Alonzo Adams, the of father of former NFL defensive back Phillip Adams, is filing a lawsuit against the college where his son played football.
Adams fatally shot six people just over two year ago, before killing himself. An autopsy later revealed that Adams suffered from Chronic Traumatic Encephalopathy (CTE), a degenerative brain disease that some research has suggested is linked to head injuries and blows to the head.
CTE has also been shown to cause violent mood swings, and memory loss in some cases. Adams’ father is arguing that his son’s alma mater, South Carolina State University, failed to adhere to protocols. He also believes the university did not have enough highly trained staff members available to treat the sustained head trauma that Adams suffered throughout his college football career.
FILE – San Francisco 49ers cornerback Phillip Adams (35) is attended to after injuring his left leg during the third quarter of an NFL football game against the St. Louis Rams on Dec. 26, 2010, in St. Louis. (AP Photo/Tom Gannam, File)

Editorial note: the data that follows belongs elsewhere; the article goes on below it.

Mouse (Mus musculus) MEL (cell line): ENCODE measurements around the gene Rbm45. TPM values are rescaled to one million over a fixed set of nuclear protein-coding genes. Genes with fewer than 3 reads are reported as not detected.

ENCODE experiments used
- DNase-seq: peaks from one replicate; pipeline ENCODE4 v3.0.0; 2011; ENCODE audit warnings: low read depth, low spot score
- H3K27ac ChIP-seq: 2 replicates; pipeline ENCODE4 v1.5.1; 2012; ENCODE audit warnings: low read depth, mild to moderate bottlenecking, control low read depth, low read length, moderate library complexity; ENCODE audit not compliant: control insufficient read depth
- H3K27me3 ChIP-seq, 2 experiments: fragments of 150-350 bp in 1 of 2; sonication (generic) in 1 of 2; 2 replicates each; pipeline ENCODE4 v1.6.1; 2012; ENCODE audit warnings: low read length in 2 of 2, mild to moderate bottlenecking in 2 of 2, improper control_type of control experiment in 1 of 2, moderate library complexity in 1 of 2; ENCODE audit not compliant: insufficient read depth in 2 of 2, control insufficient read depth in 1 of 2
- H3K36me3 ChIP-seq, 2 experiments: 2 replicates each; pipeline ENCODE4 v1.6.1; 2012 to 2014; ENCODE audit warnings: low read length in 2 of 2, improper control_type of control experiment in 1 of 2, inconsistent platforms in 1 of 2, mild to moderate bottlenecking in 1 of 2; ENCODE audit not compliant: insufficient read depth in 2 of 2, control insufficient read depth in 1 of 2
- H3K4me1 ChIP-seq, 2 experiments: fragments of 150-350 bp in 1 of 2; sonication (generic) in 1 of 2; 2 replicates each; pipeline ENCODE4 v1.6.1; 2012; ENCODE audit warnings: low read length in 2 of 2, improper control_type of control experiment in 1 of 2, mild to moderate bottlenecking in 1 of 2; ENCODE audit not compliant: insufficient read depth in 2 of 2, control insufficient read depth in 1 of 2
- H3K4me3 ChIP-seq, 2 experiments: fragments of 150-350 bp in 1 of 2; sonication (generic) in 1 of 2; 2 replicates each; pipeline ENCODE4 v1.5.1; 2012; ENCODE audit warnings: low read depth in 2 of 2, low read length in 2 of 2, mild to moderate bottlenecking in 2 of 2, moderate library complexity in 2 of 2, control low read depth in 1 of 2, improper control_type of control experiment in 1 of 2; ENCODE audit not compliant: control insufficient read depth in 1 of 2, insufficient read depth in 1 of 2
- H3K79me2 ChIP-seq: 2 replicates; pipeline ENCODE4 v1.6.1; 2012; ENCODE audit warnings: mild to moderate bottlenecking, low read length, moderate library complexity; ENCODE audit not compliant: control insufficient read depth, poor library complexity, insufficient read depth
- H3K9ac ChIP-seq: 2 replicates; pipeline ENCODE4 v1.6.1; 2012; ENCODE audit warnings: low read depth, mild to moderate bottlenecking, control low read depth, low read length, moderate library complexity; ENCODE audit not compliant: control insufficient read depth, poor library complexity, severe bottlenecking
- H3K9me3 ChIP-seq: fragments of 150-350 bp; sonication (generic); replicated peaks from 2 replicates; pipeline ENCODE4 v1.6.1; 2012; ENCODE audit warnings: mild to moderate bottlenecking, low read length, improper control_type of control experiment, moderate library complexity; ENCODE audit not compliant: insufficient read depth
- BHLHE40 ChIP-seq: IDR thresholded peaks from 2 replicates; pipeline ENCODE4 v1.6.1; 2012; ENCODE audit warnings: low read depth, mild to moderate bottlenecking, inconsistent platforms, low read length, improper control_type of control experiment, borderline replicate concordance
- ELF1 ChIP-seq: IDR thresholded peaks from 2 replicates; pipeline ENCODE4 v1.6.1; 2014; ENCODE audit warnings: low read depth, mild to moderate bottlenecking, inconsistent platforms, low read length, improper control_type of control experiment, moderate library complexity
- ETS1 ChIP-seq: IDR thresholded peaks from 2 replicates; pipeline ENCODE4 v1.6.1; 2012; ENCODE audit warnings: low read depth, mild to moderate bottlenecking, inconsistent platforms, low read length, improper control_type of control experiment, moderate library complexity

That alleged “negligence, carelessness, recklessness, willfulness, and wantonness” contributed to Adams’ death following the April 8, 2021, mass shooting in Rock Hill, South Carolina, according to the wrongful death lawsuit filed March 31. Police found Adams with a self-inflicted gunshot wound to the head.
University spokesman Sam Watson said that school does not comment on current or pending litigation.
The NFL journeyman also sustained “head trauma” during his six years as a professional cornerback, according to the complaint. During a three-game span with the Raiders in 2012, Adams had two concussions.
FILE- Atlanta Falcons defensive back Phillip Adams arrives for an NFL football game against the Tennessee Titans on Oct. 25, 2015, in Nashville, Tenn. (AP Photo/Mark Zaleski, File)
The local coroner said the family told investigators that Adams complained of excruciating injury-related pain, had issues with his memory and struggled to sleep.
His sister told USA Today after the killings that the family had noticed concerning signs of rapidly deteriorating mental health like an escalating temper and lack of personal hygiene.
In this handout image provided by the NFL, Phillip Adams of the San Francisco 49ers poses for his NFL headshot circa 2010 in San Francisco, California. (NFL via Getty Images)
Because he didn’t retire by 2014, he would not have been eligible for testing included in a broad settlement between the league and former players over long-lasting concussion-related injuries.
An agent previously told The Associated Press that Adams did not participate in other physical and mental health programs available for ex-players.
The Associated Press contributed to this report.